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The First Time

Due to going through a depressive episode now, I've been thinking about the first time I ever experienced chemical depression. I remember it very clearly, because it was so unlike anything else I'd ever felt. I was seventeen. I had just survived several terrible years at a school where other students told me daily how ugly, stupid, and worthless I was, but that didn't make me depressed. It made me feel bad, but that unhappiness had a clear cause and a foreseeable end. At seventeen, I had a group of good friends, a boyfriend, and a bunch of projects I was excited about. Things were better than they'd been in years, but every day I seemed to care a little less. Also, it seemed that nobody would help me. The sum total of my boyfriend's advice was "I think you need to get your shit together," but he lived three hours away and was never a big help with anything. When I tried to talk to my friends, they told me to talk to my other friends. Sometimes they said this while physically backing away from me, as if depression were catching (and I guess it may be, especially among teenagers). They still liked me all right at other times, but the moment I tried to tell them how bad I felt for no discernible reason and how scary that was, the conversation was over. I can't blame them; they were just kids trying to figure out their own scary new feelings. My mother sent me to a psychologist who said she would hospitalize me if I kept doing self-destructive things, so I stopped telling her about the self-destructive things I did, but I didn't stop doing them.

Eventually I left school, got more serious about writing, got a better boyfriend, and pulled myself out of that first episode, but depression is something I've struggled with ever since. Sometimes medication helps, sometimes not. Testosterone has helped more than any psychiatric drug, but it is far from a magic bullet, especially when situational factors (poverty, my mom's illness, the hype surrounding the tenth anniversary of Hurricane Katrina) intrude. Right now I should be lighting candles for my clients. Over the past eighteen months, I've built my candle-and-root business out of nothing into a going concern. I'm proud of it and don't want to screw it up, and I don't want to disappoint my clients. But the principle behind setting lights is sympathetic magic, and I worry that depression will contaminate my candles. If I can't get rid of the depression, I need to learn to build barriers to keep that from happening.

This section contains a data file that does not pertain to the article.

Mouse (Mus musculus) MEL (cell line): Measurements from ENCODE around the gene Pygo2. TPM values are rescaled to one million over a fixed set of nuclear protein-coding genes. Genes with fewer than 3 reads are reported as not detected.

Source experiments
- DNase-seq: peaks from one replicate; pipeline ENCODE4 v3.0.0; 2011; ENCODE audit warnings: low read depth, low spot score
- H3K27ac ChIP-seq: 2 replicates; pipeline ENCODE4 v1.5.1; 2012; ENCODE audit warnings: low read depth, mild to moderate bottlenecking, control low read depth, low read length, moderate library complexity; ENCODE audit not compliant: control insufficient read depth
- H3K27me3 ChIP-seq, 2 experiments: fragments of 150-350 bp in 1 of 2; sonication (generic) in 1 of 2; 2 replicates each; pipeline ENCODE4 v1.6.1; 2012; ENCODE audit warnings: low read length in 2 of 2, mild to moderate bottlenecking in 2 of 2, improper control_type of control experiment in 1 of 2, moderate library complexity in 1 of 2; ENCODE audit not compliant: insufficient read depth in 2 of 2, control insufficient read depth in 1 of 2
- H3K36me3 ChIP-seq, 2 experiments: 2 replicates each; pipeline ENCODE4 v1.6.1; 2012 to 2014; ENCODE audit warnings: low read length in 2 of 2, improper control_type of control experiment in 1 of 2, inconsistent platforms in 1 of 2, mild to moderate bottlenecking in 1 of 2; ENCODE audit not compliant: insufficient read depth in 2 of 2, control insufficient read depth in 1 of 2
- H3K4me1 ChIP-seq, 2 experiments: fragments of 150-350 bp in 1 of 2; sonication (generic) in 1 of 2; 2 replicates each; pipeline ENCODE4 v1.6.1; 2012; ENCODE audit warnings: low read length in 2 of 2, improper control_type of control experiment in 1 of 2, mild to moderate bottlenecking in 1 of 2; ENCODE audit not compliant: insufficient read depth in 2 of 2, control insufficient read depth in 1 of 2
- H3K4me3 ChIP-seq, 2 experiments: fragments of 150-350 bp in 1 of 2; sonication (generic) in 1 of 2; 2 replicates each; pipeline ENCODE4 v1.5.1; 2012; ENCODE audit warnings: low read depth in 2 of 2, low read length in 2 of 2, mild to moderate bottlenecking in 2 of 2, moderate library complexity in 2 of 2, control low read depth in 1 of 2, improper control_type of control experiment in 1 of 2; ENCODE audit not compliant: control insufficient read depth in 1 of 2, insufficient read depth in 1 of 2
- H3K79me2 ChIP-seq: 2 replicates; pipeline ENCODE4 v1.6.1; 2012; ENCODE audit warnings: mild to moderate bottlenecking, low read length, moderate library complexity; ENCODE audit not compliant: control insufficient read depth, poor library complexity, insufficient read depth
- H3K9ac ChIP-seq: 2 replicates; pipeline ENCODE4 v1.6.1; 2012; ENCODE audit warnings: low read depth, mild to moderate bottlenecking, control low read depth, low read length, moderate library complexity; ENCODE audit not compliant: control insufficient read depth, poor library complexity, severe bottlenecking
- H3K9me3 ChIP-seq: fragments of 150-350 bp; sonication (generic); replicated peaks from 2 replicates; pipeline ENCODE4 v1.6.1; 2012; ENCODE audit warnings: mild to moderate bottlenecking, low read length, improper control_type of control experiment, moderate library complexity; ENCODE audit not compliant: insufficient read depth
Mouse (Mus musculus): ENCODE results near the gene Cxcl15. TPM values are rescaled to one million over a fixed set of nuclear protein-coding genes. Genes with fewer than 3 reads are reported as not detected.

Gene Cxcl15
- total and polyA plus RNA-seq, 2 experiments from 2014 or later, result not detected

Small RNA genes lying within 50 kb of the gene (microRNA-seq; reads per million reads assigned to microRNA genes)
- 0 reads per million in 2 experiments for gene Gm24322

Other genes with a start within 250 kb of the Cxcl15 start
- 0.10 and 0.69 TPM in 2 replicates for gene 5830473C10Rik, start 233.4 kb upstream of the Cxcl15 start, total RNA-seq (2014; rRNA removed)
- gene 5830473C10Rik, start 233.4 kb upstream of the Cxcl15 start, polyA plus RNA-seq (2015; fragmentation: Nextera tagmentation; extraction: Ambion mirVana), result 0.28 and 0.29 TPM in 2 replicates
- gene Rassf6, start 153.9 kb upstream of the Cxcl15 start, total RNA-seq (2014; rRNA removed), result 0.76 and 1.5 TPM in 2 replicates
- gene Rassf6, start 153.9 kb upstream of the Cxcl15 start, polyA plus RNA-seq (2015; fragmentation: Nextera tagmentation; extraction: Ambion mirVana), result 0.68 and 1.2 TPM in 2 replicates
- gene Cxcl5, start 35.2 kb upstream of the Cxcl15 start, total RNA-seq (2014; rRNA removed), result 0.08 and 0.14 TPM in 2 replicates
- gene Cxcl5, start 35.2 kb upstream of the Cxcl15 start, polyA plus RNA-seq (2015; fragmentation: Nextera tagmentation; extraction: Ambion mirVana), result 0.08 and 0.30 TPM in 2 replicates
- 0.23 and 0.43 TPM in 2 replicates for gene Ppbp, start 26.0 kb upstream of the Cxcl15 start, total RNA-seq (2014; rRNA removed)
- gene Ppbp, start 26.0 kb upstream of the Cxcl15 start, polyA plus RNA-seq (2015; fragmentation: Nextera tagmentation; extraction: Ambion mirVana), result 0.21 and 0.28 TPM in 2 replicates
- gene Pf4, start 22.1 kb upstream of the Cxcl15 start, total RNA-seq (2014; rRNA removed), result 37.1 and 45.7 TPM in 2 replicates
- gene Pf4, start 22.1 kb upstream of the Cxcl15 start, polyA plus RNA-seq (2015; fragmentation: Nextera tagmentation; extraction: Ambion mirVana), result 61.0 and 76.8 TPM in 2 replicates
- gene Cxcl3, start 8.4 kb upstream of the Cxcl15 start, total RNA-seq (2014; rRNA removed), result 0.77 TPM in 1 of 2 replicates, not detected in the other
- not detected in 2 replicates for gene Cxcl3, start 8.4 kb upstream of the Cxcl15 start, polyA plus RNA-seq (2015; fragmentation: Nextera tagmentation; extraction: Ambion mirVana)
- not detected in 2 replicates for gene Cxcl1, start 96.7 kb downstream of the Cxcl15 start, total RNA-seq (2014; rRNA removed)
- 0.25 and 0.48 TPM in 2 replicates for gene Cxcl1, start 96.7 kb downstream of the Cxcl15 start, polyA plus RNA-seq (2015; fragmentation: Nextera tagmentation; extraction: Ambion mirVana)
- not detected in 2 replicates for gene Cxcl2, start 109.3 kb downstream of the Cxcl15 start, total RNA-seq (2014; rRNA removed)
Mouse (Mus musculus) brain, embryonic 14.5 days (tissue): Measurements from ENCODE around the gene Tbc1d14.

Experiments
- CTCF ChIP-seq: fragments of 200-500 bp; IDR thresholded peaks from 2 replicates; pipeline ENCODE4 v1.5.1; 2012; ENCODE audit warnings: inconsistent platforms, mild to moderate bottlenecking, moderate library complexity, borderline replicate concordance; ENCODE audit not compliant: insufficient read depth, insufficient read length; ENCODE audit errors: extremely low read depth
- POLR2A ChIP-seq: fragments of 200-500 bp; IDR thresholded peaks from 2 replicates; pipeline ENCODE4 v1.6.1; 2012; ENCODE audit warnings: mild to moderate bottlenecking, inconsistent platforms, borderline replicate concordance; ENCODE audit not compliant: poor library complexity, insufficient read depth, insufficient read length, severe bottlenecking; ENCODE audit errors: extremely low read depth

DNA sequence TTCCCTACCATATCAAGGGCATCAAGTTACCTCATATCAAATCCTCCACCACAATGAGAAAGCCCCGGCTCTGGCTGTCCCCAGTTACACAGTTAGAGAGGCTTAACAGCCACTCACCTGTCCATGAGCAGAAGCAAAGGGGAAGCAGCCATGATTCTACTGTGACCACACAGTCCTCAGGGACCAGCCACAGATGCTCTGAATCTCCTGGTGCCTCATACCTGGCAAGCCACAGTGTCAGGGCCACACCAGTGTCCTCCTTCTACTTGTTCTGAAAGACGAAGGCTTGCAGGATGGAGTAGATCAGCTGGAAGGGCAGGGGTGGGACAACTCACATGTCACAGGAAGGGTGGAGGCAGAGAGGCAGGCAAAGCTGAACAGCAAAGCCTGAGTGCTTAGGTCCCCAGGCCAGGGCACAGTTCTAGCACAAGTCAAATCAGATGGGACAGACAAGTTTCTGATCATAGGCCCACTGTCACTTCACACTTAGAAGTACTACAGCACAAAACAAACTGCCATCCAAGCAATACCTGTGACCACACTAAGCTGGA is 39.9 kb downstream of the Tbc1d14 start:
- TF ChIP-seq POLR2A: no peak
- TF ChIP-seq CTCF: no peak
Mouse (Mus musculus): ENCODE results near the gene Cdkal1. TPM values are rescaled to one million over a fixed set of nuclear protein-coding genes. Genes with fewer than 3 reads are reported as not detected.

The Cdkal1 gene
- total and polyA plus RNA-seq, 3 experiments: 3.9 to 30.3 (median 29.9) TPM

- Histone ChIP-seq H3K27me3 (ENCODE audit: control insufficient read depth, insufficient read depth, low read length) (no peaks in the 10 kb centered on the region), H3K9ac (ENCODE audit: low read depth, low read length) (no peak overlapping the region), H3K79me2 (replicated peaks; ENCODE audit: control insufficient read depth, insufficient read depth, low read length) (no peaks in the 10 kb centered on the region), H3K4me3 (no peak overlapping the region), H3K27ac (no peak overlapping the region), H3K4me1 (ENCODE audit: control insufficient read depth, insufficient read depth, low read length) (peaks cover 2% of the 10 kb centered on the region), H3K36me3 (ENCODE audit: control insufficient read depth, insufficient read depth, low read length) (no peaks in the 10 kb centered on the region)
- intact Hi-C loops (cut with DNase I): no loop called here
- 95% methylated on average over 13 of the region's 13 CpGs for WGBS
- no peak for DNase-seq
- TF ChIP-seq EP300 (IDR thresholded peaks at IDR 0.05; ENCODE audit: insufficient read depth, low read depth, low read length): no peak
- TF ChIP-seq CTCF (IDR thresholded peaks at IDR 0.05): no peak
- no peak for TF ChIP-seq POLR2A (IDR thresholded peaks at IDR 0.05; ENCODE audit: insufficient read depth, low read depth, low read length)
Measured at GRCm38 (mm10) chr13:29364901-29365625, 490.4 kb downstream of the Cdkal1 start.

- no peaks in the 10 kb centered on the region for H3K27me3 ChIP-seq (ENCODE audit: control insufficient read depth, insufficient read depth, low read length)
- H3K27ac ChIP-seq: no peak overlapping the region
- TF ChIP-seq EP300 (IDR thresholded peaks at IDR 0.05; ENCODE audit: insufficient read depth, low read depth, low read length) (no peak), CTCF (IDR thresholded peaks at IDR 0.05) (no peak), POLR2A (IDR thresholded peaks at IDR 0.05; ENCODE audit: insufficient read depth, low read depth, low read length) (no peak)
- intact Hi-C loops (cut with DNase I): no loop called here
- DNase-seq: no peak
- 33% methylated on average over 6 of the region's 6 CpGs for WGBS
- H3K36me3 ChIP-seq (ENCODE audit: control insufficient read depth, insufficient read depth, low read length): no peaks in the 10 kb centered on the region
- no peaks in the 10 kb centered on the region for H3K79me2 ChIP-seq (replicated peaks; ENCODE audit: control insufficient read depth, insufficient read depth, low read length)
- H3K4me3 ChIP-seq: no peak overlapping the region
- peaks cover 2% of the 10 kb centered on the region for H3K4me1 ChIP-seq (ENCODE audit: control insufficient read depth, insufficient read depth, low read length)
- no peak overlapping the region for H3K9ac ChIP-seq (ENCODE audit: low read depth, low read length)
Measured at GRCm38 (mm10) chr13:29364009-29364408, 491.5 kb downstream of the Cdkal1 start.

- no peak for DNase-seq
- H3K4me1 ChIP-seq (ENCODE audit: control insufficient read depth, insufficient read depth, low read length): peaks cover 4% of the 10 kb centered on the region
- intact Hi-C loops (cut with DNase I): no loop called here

I can't see myself starting to keep a regular blog again, at least not at the moment, but I wanted to put this somewhere I could keep track of it. Mostly I like the ephemerality of Facebook, but once in a great while I still want to point to something and say, "Here's what I think about this."

The Art of Asking

I'm reading The Art of Asking by Amanda Palmer. She has some amazing talents that don't even relate to music, like the ability to thrive on her own vulnerability. I could no more go to a house party and cuddle a bunch of strangers in a closet while telling stories than I could fly to the top of Mt. Everest. Above all, Amanda encourages us to communicate with our people and ask for help when we need it. So, if you've been thinking about ordering something from my shop, http://www.etsy.com/shop/PZBART, this would be a fantastic time to do it; December was a banner month, but some unforeseen expenses (mostly my mom's larger-than-expected property tax bill) have cropped up in early January and we're falling further and further behind.

I will also send a small signed pen-and-ink doodle to anyone who donates $1 or more via Paypal in the next two days; my address there is docbrite@gmail.com